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Definition: Carroll, Lewis from Philip's Encyclopedia

(Charles Lutwidge Dodgson) British mathematician, photographer and children's writer. An Oxford don, much of his output consisted of mathematical textbooks. He is more widely remembered for the whimsical novel Alice's Adventures in Wonderland (1865) and its sequel, Through the Looking Glass (1872). Along with his poem The Hunting of the Snark (1876), they have attracted much serious scholarly criticism.

Summary Article: Carroll, Lewis
From The Hutchinson Unabridged Encyclopedia with Atlas and Weather Guide

English author of the children's classics Alice's Adventures in Wonderland (1865) and its sequel Through the Looking-Glass, and What Alice Found There (1872). Among later works was the mock-heroic narrative poem The Hunting of the Snark (1876). He was a lecturer in mathematics at Oxford University from 1855 until 1881 and also published mathematical works.

Dodgson first told his fantasy stories to Alice Liddell and her sisters, daughters of the dean of Christ Church, Oxford University. His two Alice books brought ‘nonsense’ literature to a peak of excellence, and continue to be enjoyed by children and adults alike. Dodgson was a prolific letter writer and one of the pioneers of portrait photography (his sitters included John Ruskin, Alfred Tennyson, and D G Rossetti, as well as children). He was also responsible, in his publication of mathematical games and problems requiring the use of logic, for a general upsurge of interest in such pastimes. He is said to be, after Shakespeare, the most quoted writer in the English language.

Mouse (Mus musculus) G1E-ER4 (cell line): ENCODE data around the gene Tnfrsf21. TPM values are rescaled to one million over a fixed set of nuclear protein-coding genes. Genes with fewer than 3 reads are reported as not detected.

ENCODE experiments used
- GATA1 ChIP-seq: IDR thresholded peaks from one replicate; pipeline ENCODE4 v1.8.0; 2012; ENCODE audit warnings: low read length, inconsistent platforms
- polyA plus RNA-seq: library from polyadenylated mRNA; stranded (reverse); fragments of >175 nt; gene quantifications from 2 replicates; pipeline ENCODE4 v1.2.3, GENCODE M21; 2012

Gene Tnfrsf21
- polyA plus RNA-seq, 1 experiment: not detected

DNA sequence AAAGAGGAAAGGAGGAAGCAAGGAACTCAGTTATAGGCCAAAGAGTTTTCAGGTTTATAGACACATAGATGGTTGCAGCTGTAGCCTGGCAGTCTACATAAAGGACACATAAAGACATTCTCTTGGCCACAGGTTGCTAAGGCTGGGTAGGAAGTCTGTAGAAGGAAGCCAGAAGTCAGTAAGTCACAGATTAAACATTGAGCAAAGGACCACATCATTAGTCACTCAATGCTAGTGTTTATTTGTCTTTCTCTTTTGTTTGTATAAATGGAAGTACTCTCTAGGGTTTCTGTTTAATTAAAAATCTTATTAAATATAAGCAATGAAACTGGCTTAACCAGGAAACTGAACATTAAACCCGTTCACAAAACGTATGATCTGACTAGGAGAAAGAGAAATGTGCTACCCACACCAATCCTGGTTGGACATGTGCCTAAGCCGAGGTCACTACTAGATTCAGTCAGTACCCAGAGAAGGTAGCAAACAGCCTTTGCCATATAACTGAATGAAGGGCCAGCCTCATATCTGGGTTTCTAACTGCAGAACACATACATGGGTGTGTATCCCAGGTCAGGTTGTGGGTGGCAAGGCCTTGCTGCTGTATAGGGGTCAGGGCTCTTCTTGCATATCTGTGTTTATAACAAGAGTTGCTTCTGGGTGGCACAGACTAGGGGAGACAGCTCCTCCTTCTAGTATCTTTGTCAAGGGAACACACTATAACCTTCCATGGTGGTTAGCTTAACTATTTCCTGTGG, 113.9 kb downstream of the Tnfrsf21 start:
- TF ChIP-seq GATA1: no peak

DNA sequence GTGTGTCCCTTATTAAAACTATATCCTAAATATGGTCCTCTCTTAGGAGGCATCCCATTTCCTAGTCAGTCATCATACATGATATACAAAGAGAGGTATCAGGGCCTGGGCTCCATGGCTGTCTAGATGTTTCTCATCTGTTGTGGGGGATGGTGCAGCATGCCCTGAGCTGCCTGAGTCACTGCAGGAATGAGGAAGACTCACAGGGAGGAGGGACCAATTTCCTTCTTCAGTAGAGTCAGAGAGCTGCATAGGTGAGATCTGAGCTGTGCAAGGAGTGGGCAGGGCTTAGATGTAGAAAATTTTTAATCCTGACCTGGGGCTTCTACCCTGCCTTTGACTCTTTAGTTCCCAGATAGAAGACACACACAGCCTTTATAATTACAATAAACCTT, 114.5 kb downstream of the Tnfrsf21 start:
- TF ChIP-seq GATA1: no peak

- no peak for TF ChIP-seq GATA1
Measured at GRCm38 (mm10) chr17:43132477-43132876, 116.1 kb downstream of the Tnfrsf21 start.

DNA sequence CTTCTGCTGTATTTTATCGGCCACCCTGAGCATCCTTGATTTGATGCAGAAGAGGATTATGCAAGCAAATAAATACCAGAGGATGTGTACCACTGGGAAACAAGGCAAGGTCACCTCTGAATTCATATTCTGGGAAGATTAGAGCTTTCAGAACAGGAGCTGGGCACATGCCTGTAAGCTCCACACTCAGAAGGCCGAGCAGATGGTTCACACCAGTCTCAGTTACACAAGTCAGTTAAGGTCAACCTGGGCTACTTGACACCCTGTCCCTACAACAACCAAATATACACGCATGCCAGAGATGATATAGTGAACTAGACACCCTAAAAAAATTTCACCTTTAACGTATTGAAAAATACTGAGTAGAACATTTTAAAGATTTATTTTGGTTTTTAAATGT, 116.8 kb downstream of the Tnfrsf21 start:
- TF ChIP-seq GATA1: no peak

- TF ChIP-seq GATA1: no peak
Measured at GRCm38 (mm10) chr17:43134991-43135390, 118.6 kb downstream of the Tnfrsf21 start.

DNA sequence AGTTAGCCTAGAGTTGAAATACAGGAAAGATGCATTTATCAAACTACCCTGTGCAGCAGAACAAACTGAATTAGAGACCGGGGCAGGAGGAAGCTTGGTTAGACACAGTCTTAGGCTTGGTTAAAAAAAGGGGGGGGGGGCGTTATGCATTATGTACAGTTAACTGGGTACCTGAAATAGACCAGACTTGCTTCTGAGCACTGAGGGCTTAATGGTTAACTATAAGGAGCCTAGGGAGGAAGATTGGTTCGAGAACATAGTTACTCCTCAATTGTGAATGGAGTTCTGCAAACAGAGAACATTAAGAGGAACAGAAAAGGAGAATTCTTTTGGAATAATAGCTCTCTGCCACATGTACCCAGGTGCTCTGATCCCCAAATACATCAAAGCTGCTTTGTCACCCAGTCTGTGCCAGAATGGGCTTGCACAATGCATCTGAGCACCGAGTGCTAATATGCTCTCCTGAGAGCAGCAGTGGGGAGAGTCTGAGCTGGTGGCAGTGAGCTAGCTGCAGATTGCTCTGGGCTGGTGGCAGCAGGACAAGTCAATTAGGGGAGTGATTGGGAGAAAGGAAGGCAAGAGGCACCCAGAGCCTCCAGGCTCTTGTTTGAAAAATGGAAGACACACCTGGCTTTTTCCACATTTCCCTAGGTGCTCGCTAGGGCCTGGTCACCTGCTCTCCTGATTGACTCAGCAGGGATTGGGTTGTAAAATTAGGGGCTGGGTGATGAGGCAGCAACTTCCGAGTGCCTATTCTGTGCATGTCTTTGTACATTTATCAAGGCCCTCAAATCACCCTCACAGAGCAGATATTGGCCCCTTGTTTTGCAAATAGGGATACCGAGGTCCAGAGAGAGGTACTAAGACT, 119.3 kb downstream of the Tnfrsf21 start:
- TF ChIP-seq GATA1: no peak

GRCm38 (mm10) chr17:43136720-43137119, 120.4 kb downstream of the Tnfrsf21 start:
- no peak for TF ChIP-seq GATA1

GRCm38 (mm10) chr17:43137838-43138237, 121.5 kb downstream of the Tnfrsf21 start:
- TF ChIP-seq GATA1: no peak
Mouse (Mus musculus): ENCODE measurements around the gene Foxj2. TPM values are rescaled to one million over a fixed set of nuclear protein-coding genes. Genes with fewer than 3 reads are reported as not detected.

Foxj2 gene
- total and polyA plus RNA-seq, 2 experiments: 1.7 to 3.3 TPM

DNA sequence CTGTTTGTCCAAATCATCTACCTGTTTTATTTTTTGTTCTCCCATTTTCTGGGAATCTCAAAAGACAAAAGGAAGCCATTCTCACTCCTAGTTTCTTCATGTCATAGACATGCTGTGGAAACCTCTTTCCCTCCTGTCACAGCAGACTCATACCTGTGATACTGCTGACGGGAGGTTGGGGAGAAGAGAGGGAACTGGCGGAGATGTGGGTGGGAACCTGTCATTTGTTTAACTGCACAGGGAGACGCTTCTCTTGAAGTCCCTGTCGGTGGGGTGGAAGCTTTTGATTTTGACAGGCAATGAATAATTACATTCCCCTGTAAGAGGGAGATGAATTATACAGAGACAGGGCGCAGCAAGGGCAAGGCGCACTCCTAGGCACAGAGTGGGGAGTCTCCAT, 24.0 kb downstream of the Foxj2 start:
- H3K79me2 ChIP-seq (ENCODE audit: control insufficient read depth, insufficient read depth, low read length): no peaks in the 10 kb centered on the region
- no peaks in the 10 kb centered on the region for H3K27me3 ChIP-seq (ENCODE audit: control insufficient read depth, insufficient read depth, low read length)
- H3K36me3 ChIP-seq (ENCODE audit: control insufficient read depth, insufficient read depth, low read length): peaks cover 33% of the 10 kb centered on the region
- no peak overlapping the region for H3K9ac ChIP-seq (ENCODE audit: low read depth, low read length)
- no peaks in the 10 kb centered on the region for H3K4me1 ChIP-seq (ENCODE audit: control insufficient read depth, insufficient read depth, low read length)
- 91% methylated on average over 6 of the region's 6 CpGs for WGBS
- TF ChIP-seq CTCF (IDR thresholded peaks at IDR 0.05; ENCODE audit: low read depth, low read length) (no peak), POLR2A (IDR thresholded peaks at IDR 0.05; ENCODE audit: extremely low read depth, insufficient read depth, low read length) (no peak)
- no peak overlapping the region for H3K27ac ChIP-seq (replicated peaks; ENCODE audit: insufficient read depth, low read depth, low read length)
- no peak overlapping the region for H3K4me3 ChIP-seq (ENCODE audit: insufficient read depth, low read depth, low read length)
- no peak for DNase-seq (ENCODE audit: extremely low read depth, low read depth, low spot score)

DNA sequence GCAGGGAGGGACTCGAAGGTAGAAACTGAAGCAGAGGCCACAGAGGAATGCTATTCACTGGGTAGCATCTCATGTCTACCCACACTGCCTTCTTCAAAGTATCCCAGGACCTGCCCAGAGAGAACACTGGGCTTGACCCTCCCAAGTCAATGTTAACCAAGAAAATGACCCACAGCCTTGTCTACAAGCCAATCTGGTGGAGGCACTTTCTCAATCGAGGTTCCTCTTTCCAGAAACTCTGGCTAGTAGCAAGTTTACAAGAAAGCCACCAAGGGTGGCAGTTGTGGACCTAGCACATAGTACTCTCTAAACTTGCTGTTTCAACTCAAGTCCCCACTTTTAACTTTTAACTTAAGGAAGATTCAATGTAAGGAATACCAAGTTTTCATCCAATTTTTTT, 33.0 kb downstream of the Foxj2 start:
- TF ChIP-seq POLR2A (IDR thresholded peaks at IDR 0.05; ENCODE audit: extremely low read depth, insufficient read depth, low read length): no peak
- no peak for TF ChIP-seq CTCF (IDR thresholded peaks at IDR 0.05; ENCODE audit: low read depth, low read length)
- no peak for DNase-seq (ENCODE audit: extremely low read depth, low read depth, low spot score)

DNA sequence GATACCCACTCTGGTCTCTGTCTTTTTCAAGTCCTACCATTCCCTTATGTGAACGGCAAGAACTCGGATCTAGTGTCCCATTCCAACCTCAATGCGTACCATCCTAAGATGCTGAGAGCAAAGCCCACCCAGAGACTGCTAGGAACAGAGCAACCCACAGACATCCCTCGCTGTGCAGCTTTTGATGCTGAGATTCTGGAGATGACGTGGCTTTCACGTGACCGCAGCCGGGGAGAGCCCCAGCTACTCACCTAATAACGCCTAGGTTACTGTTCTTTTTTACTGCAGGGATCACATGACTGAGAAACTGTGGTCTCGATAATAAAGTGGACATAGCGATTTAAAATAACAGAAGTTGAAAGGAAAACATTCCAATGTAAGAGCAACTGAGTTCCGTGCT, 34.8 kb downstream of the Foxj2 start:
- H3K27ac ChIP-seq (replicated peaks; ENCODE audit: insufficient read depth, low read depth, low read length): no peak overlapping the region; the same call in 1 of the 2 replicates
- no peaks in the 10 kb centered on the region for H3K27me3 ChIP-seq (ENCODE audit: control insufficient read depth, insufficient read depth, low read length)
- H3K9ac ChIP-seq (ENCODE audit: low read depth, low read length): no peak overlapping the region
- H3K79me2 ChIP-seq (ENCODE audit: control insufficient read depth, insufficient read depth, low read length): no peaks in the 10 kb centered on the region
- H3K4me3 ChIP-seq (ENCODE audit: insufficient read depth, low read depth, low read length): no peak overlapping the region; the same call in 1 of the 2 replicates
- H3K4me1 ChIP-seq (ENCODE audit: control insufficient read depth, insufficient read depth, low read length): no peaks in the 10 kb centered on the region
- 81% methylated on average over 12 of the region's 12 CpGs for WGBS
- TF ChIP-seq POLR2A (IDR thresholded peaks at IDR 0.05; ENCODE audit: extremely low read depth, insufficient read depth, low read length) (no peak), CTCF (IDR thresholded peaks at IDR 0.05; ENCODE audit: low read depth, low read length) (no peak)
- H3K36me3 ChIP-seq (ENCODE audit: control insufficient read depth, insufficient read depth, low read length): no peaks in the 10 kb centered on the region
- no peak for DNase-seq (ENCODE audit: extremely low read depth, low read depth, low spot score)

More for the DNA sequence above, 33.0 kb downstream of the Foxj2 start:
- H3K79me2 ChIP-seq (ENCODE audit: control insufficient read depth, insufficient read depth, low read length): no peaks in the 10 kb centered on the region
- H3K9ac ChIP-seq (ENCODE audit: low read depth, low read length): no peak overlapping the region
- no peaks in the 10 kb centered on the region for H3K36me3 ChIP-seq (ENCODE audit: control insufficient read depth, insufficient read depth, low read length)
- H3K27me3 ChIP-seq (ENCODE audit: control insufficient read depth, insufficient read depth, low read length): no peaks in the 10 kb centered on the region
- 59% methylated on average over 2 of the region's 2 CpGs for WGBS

Dodgson was born in Daresbury, Cheshire, and studied mathematics and classics at Oxford. He was ordained a deacon in 1861. In 1867 he visited Russia.

Fiction Dodgson was fascinated by the limits and paradoxes of language and thought, the exploration of which leads to the apparent nonsense of Alice's adventures. The reasons for the success of the two Alice books include the illustrations of John Tenniel, the eminently quotable verse, and the combination of exciting adventures, imaginative punning, and humorous characters, such as the White Rabbit, the Mad Hatter, and White Knight, with a more sophisticated level of ingenious imagination which parodies everything from mathematical to literary theories.

His other major works of fiction, Sylvie and Bruno (1889), which combined a children's story with religious instruction, and Sylvie and Bruno Concluded (1893), were less successful.

Number games and mathematical works Interested in the use of number games that called for general intelligence to solve the problems, rather than specialized knowledge, he saw their potential as teaching aids. His books in this field include A Tangled Tale (1885), The Game of Logic (1886), and Pillow Problems (1893). The chessboard featured in some of these games. Several of his books of puzzles suggest an awareness of the theory of sets – the basis on which most modern mathematical teaching is founded – which was then only just being formulated by German mathematician Georg Cantor.

Dodgson also wrote mathematical textbooks for the general syllabus, quite a few books on historical mathematics (particularly on Euclid and his geometry), and a number of specialized papers, such as ‘Condensation of Determinants’ (1866).


Carroll, Lewis


Carroll, Lewis: ‘Jabberwocky’


Carroll, Lewis


Alice's Adventures in Wonderland by Lewis Carroll

Dodgson, Charles Lutwidge

Hunting of the Snark – An Agony in Eight Fits, The

Lewis Carroll Home Page

Sylvie and Bruno

Through the Looking Glass by Lewis Carroll


Carroll, Lewis

‘The Hunting of the Snark’

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